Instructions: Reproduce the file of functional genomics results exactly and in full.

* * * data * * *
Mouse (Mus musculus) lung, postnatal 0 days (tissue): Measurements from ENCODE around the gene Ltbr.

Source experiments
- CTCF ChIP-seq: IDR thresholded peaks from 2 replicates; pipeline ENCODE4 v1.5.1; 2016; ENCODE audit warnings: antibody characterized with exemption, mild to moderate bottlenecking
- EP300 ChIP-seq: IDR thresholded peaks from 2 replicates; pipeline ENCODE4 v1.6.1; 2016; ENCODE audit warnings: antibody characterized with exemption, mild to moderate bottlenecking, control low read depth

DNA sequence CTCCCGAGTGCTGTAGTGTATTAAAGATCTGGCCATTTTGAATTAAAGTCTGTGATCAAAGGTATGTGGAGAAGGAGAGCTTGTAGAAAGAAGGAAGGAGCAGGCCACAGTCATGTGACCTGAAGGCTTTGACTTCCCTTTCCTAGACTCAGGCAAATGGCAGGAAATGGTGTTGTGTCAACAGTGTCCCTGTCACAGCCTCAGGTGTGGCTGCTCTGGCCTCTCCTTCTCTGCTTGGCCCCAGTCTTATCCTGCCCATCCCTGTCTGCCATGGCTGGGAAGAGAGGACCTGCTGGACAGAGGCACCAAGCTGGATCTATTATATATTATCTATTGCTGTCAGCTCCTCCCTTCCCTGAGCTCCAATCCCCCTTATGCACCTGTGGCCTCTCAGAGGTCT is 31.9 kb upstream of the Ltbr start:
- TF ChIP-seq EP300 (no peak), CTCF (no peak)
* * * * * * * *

Mouse (Mus musculus) lung, postnatal 0 days (tissue): Measurements from ENCODE around the gene Ltbr.

Source experiments
- CTCF ChIP-seq: IDR thresholded peaks from 2 replicates; pipeline ENCODE4 v1.5.1; 2016; ENCODE audit warnings: antibody characterized with exemption, mild to moderate bottlenecking
- EP300 ChIP-seq: IDR thresholded peaks from 2 replicates; pipeline ENCODE4 v1.6.1; 2016; ENCODE audit warnings: antibody characterized with exemption, mild to moderate bottlenecking, control low read depth

DNA sequence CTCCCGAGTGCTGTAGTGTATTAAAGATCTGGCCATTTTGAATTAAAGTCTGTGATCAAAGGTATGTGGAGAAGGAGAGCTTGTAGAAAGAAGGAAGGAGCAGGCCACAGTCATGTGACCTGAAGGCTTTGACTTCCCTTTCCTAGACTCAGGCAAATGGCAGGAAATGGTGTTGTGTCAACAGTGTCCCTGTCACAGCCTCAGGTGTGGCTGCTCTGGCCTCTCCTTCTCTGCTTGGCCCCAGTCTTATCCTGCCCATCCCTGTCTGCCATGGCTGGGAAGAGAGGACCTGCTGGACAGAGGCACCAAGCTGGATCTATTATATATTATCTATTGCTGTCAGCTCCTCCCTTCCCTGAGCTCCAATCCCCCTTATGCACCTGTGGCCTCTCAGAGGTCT is 31.9 kb upstream of the Ltbr start:
- TF ChIP-seq EP300 (no peak), CTCF (no peak)